October 9, 2020 – Fifty percent. According to the Centers for Disease Control and Prevention (CDC), this is the estimated percentage of Americans who will be diagnosed with a mental illness or disorder in their lifetime. Prior to the COVID-19 pandemic, mental health already was one of the top health challenges Americans faced. But as we recognize National Mental Illness Awareness Week, we also recognize that mental health care needs have increased significantly during the pandemic.
Hospitals participating in the 340B drug pricing program understand the urgency of the problem. These hospitals serve large percentages of low-income and rural patients, who are especially vulnerable to the health care, economic, and social challenges that the pandemic is causing. Research demonstrates the outsized roles that 340B hospitals play in meeting the mental health care needs of these patients. These hospitals are 75% more likely to provide psychiatric care services and 43% more likely to provide emergency psychiatric services.
It is a sad fact that many more Americans who did not have mental health challenges prior to the pandemic are facing them now. A Kaiser Family Foundation survey from this summer found that 53% of Americans reported the pandemic had negatively impacted their mental health. This compared to 32% a few weeks after the pandemic began. The same survey found that 36% of Americans were having trouble sleeping, and 12% had increased their alcohol consumption or substance use.
As the pandemic continues, the mental health challenges could increase further, especially for the patients 340B hospitals treat. Patients with low incomes are more likely to become unemployed or have their working hours reduced, which can negatively affect other fundamental aspects of their daily lives. A study by Georgetown University of low-income families found that these families were struggling with food insecurity, a problem linked to feelings of depression.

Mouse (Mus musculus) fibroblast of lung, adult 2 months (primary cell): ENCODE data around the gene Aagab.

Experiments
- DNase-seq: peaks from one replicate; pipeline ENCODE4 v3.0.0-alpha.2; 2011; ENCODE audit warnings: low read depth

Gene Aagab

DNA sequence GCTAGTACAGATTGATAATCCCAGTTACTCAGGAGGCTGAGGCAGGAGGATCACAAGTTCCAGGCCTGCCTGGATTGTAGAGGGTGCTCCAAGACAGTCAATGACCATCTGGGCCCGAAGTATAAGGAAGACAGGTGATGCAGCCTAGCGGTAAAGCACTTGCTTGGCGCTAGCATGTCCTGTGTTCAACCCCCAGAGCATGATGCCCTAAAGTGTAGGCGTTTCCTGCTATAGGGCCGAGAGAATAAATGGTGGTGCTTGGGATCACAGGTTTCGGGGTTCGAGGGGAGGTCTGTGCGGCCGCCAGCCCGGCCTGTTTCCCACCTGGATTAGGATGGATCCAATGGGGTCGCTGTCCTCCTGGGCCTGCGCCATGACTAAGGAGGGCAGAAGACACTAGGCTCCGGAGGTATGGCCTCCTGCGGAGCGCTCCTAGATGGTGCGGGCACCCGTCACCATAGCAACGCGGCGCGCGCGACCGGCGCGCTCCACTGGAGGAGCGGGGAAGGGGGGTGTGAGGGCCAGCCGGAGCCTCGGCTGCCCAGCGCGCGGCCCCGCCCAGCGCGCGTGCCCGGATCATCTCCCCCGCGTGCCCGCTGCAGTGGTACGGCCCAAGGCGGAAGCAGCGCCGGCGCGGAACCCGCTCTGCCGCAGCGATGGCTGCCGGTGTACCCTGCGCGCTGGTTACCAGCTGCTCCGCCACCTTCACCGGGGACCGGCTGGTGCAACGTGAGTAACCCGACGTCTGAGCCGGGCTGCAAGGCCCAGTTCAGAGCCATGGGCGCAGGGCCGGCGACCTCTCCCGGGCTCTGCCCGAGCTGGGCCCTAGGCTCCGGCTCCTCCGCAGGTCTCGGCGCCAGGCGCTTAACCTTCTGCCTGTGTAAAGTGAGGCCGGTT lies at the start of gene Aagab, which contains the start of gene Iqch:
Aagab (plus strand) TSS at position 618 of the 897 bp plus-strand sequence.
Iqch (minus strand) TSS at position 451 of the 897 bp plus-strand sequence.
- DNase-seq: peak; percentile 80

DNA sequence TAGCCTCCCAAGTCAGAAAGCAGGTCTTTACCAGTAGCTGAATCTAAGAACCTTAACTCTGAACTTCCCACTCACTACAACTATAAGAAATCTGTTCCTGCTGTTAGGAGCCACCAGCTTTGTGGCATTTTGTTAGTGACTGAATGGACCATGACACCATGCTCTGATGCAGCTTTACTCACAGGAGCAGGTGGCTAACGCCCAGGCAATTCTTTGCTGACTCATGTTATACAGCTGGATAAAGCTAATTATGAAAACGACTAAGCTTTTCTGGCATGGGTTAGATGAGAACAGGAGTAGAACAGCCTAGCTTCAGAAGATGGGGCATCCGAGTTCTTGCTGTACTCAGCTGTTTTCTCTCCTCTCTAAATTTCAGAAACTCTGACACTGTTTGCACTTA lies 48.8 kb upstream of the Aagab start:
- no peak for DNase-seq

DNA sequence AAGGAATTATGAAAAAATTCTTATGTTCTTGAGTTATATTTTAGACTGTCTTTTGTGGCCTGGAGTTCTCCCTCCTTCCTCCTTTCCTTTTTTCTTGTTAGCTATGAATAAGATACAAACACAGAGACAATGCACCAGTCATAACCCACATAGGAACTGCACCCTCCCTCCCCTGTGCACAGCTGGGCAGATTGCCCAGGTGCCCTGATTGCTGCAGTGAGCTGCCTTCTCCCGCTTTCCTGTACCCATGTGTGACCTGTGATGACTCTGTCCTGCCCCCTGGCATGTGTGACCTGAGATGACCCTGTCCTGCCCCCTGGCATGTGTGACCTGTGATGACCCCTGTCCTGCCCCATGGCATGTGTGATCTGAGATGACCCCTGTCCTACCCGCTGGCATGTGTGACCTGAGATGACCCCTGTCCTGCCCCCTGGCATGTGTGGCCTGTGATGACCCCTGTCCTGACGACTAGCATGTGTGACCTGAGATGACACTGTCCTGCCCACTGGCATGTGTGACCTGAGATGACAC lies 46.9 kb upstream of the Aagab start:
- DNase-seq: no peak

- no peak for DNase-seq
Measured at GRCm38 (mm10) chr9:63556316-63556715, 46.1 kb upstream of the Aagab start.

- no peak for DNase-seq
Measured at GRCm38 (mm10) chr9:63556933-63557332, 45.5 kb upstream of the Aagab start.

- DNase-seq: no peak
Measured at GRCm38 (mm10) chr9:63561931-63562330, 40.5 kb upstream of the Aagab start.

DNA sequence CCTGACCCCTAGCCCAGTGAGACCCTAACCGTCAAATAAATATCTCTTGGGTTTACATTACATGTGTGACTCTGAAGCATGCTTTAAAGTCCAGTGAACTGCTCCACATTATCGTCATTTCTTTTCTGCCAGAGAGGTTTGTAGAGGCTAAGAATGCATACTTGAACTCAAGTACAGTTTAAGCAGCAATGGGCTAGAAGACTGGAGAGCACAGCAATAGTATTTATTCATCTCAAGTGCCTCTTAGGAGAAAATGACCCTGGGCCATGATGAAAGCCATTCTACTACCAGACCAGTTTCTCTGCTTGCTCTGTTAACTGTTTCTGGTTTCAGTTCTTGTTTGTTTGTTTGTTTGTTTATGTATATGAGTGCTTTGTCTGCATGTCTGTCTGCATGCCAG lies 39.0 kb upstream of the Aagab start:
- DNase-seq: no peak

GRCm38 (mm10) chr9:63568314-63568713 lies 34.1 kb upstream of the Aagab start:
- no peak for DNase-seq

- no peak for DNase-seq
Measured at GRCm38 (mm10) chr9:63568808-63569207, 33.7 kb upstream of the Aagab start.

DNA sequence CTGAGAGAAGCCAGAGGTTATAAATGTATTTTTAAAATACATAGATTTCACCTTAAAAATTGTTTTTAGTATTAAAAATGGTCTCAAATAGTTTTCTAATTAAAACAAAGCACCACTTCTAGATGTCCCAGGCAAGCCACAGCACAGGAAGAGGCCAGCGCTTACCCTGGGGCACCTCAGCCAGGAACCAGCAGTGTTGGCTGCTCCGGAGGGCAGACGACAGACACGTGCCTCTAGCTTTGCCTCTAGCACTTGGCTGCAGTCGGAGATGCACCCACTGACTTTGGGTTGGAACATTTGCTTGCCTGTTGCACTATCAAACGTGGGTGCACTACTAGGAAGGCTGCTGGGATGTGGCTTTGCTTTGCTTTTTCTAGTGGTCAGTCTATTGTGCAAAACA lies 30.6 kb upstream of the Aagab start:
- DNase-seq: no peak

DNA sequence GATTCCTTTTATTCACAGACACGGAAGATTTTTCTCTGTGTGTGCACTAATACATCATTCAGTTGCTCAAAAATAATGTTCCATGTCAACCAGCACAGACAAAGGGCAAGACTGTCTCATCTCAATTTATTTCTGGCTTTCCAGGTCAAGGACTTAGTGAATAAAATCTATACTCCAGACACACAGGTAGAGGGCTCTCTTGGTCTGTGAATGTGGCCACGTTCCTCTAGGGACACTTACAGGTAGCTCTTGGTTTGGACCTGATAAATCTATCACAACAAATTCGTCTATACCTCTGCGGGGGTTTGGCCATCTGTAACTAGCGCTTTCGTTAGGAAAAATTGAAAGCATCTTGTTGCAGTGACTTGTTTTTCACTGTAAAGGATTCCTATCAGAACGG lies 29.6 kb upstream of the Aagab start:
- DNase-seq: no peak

340B Mental Health Innovation
A 340B Health research brief on behavioral health shares examples of how safety-net hospitals use their program savings to care for patients with mental health challenges. One of those examples is from the University of Utah Health in Salt Lake City.
The health system has used some of its 340B savings to support Safe UT, the state’s suicide prevention mobile app. The app provides patients with a real-time crisis intervention response through a chat and tip line and direct support to more than 5,000 K-12 and university students. Since the app was released, the app has been downloaded more than 115,000 times, and suicide rates in Utah have decreased by 12.5%.
University of Utah Health notes that if 340B were to be cut or eliminated, it would be forced to consider reductions to services such as Safe UT.
Access to mental health care services is a particular challenge in rural communities, where there are fewer health providers available with the needed expertise to help patients. ProMedica’s Defiance Regional Hospital in Defiance, Ohio, observed that patients facing mental health crises were being forced to travel at least an hour to receive emergency mental health services.
Using some of its 340B savings, Defiance Regional Hospital hired two mental health physicians, and the hospital now has 40-45 patients per month using its inpatient mental health services. The hospital reports overall health in the community has improved, and patients now can stay in their community to receive the vital care they need.
These examples show how 340B hospitals can use their savings in innovative ways to provide specialized care to their communities. It also demonstrates how 340B is essential to patients with mental health care needs who otherwise might slip through the cracks. 340B hospitals’ mental health programs are critical during the pandemic and will continue to be critical as the nation works to recover from the health emergency.